Apple Inc. (NASDAQ:AAPL)’s announcement that the iPhone 5C would cost more than $500 in the U.S. and more than $700 in China has been met with a fair bit of scorn from analysts, but Christina Larson from Bloomberg Businessweek spent time talking to upscale, young professionals in Beijing—just the people Apple Inc. (NASDAQ:AAPL) should be targeting—and found that many of them are planning to drop Apple Inc. (NASDAQ:AAPL) for the Samsung Galaxy, which is gaining market share in China.
Apple consumers’ mixed feelings
“A fair number of its customers are still using older iPhones, but they expressed mixed feelings about whether they’ll stick with Apple Inc. (NASDAQ:AAPL) in the future—or opt instead for the larger Android-powered Samsung Galaxy,” writes Larson. “The iPhone 5C is routinely mocked as ‘not attractive’.”
Earlier this month, value investor Mohnish Pabrai took part in a Q&A session with William & Mary College students. Q3 2021 hedge fund letters, conferences and more Throughout the discussion, the hedge fund manager covered a range of topics, talking about his thoughts on valuation models, the key lessons every investor should know, and how Read More
Whether upwardly mobile or unimpressed, people with less money to spend may not be willing to shell out the 4488 renminbi that Apple Inc. (NASDAQ:AAPL) is asking for its ‘cheap’ smartphone. Smartphones are available at half the price, and while they may not be quite as well made and certainly don’t have the same level of brand recognition, a 100 percent premium for someone with limited income is hard to justify.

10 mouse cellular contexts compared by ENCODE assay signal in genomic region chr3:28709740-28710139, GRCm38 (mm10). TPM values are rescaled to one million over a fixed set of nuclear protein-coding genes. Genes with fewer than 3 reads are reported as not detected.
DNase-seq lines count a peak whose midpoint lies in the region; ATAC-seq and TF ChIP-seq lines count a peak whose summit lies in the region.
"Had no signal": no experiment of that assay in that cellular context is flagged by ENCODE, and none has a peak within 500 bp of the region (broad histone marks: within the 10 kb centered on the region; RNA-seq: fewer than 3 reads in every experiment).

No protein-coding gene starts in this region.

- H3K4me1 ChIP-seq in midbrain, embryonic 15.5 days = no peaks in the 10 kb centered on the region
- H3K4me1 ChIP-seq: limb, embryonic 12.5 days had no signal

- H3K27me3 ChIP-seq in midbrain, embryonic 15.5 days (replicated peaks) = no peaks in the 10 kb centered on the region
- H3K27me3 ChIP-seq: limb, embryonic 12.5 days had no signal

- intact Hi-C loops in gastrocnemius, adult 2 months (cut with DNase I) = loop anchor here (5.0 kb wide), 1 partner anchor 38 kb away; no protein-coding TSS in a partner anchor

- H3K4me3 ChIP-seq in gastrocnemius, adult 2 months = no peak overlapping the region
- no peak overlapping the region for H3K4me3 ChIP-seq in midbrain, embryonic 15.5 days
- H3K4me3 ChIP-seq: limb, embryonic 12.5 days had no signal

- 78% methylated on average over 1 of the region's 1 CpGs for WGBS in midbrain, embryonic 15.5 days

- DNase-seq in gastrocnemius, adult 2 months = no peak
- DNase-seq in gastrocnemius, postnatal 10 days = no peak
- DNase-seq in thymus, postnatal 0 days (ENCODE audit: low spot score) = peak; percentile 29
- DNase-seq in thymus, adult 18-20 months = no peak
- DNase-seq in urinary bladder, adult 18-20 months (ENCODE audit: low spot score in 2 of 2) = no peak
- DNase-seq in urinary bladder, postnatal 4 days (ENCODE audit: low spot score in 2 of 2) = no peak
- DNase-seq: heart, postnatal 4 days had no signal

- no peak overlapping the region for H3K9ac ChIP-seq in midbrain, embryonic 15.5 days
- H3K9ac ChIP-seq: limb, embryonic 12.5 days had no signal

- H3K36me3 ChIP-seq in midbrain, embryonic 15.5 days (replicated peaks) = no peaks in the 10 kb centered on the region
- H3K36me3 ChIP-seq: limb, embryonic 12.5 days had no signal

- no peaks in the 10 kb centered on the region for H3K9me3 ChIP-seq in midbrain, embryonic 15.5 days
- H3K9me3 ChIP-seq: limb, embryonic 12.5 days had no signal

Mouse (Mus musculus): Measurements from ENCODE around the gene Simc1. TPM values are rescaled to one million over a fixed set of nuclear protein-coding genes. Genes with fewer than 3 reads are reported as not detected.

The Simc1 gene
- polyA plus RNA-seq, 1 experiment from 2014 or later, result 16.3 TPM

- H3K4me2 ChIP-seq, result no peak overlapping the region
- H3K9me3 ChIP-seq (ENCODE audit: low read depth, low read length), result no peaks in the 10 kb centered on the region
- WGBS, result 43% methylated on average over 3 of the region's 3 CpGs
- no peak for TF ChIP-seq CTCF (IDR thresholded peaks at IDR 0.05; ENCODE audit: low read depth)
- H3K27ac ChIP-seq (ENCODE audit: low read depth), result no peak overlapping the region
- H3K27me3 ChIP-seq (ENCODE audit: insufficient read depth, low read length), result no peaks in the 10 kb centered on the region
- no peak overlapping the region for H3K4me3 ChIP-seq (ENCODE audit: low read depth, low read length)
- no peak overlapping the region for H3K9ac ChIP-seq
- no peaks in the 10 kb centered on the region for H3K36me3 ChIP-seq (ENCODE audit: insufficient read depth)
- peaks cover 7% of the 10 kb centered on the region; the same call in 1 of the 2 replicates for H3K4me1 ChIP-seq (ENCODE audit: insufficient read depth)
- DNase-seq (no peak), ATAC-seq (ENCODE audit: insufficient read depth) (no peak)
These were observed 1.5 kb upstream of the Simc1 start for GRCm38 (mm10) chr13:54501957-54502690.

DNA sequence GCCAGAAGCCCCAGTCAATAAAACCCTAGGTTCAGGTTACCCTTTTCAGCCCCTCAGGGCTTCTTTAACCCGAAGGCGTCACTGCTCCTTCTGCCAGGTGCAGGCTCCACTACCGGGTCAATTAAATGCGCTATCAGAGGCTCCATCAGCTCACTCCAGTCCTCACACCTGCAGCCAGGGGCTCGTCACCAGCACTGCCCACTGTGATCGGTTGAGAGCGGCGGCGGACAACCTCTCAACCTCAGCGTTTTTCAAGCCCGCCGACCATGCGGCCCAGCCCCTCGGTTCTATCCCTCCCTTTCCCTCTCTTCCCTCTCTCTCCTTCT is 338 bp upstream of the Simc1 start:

Growth in China’s smartphone market
China is a rapidly growing smartphone market and it’s probably one of the main motivations for Apple Inc. (NASDAQ:AAPL) to develop a less expensive smartphone in the first place (India being the other), so it’s strange for them to enter the market with a phone that doesn’t appeal to either the wealthy or the growing middle class. Of course, Apple Inc. (NASDAQ:AAPL) has always prided itself on creating markets, and giving consumers something they don’t even know they want. It might simply be that the iPhone 5C is a rare misstep by a company that has accurately predicted consumer taste for more than a decade. Apple Inc. (NASDAQ:AAPL) can always drop prices if sales are disappointing, but the last thing Apple Inc. (NASDAQ:AAPL) wants is to be seen as an actual discount option.
As Larson herself admits, this is hardly a scientific poll, but when a new Apple Inc. (NASDAQ:AAPL) product doesn’t create any buzz, the Apple Inc. (NASDAQ:AAPL) premium that had made the company so profitable is in serious danger.